KZA’s Scott Abbott Interviewed On Minimum Wage
November 17, 2022
Managing Partner Scott Abbott of Kamer Zucker Abbott was recently interviewed for a Las Vegas Review-Journal article on Nevada’s rising minimum wage.
As you know, Nevada voters considered a minimum wage ballot question last week. State Question No. 2 proposed to amend Nevada’s Constitutional Minimum Wage Amendment to remove the two-tier minimum wage system. This two-tier system, which establishes different minimum wage rates based upon whether an employer provides its employees with a certain level of health benefits, has been in effect since 2006 when the Minimum Wage Amendment was first adopted. State Question No. 2 also proposed to establish a Constitutional minimum wage of $12.00 an hour as of July 1, 2024, and to give the Nevada Legislature the express ability to increase this rate in the future via a statute.
The Nevada Legislature had already established increases to the minimum wage up to 2024 during the 2019 Legislative Session. That law established increases to Nevada’s minimum wage on July 1, 2023, to $10.25/11.25 per hour and, on July 1, 2024, to $11.00/12.00 an hour. Now that State Ballot Question No. 2 has passed, these increases to Nevada’s minimum wage will still happen – the difference is that on July 1, 2024, all employers will pay $12.00 an hour without regard to whether they provide health benefits because the 2-tier system ends on July 1, 2024.
As Scott mentioned, however, Nevada’s minimum wage will not be frozen at $12.00 an hour after 2024. Instead, it will increase if the federal minimum wage goes above $12.00 an hour or if the Nevada Legislature passes a law increasing the state minimum wage beyond the $12.00 established in the State’s Constitution. As such, in the future Nevada employers will need to keep an eye on the federal minimum wage and Nevada’s biennial legislative sessions.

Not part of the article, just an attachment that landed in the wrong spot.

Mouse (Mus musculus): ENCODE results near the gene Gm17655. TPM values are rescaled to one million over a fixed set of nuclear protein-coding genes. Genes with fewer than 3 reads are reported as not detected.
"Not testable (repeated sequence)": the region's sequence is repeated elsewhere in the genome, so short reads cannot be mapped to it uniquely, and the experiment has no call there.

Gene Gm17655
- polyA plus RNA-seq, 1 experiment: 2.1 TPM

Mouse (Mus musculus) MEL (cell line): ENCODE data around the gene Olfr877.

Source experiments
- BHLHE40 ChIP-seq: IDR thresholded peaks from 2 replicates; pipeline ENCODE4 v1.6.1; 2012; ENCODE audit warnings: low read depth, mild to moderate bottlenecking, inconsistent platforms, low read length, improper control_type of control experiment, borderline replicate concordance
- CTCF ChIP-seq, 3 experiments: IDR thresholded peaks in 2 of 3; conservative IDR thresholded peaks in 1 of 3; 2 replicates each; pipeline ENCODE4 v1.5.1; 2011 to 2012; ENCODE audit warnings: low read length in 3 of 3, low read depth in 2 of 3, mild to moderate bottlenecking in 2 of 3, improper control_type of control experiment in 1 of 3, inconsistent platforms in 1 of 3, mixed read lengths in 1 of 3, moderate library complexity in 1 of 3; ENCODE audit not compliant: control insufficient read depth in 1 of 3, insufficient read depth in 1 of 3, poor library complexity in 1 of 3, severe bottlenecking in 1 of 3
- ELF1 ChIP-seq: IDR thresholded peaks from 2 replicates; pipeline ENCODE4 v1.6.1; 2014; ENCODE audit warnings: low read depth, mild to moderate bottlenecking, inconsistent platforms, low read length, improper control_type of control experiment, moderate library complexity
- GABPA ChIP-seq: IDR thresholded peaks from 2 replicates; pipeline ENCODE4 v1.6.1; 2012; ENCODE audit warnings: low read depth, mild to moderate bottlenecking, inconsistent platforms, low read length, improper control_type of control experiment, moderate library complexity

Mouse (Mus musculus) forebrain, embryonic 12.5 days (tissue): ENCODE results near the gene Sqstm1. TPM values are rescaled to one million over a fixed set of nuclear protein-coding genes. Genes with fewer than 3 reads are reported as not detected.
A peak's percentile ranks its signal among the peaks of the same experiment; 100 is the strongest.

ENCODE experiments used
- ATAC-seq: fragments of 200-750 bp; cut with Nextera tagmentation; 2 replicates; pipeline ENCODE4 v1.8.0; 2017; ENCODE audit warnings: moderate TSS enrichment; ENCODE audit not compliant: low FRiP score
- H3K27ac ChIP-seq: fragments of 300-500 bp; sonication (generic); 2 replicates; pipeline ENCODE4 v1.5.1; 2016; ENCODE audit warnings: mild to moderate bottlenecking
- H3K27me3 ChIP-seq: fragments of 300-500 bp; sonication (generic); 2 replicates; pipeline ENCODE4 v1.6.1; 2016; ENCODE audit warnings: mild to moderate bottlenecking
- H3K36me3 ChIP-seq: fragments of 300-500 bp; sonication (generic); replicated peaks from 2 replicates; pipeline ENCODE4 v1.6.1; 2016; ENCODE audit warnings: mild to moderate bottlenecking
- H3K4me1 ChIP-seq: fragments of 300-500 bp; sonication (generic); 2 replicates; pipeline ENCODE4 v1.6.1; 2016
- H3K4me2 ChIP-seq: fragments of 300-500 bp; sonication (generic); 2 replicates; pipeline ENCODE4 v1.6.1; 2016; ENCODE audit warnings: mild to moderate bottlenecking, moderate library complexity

As always, KZA will continue to monitor this important issue and will notify you of any proposed changes to the minimum wage in upcoming legislative sessions. If you have questions about Nevada’s minimum wage or State Question No. 2, please contact a KZA attorney.
KZA Employer Report articles are for general information only; they are not intended and should not be construed to be legal advice. Reading or replying to such articles does not establish an attorney-client relationship. In addition, because the subject matters and applicable laws discussed in Employer Report articles are often in a state of change and not always applicable to every type of business entity or organization, readers should consult with counsel before making decisions based on the same.